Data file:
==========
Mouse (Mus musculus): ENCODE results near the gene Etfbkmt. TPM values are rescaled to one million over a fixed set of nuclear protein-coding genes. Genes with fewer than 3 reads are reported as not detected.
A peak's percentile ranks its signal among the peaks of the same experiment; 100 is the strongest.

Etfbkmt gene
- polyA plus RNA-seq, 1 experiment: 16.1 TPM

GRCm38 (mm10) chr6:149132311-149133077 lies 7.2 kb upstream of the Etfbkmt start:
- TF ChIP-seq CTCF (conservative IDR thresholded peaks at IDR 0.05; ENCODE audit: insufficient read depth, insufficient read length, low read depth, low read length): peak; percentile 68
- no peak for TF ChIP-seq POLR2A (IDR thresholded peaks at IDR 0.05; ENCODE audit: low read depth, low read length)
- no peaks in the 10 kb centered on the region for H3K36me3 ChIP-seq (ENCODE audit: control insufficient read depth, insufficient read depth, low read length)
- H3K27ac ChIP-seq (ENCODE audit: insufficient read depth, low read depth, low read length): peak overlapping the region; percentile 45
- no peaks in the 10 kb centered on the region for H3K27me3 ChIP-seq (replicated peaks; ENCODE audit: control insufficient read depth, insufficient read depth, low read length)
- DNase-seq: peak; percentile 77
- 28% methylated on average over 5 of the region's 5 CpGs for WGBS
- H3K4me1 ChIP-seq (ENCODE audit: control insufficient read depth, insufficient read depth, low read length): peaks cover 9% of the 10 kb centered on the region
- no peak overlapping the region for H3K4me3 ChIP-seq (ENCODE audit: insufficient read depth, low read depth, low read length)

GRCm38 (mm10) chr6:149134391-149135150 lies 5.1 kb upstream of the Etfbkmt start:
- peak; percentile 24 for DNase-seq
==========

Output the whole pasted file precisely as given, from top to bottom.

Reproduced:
Mouse (Mus musculus): ENCODE results near the gene Etfbkmt. TPM values are rescaled to one million over a fixed set of nuclear protein-coding genes. Genes with fewer than 3 reads are reported as not detected.
A peak's percentile ranks its signal among the peaks of the same experiment; 100 is the strongest.

Etfbkmt gene
- polyA plus RNA-seq, 1 experiment: 16.1 TPM

GRCm38 (mm10) chr6:149132311-149133077 lies 7.2 kb upstream of the Etfbkmt start:
- TF ChIP-seq CTCF (conservative IDR thresholded peaks at IDR 0.05; ENCODE audit: insufficient read depth, insufficient read length, low read depth, low read length): peak; percentile 68
- no peak for TF ChIP-seq POLR2A (IDR thresholded peaks at IDR 0.05; ENCODE audit: low read depth, low read length)
- no peaks in the 10 kb centered on the region for H3K36me3 ChIP-seq (ENCODE audit: control insufficient read depth, insufficient read depth, low read length)
- H3K27ac ChIP-seq (ENCODE audit: insufficient read depth, low read depth, low read length): peak overlapping the region; percentile 45
- no peaks in the 10 kb centered on the region for H3K27me3 ChIP-seq (replicated peaks; ENCODE audit: control insufficient read depth, insufficient read depth, low read length)
- DNase-seq: peak; percentile 77
- 28% methylated on average over 5 of the region's 5 CpGs for WGBS
- H3K4me1 ChIP-seq (ENCODE audit: control insufficient read depth, insufficient read depth, low read length): peaks cover 9% of the 10 kb centered on the region
- no peak overlapping the region for H3K4me3 ChIP-seq (ENCODE audit: insufficient read depth, low read depth, low read length)

GRCm38 (mm10) chr6:149134391-149135150 lies 5.1 kb upstream of the Etfbkmt start:
- peak; percentile 24 for DNase-seq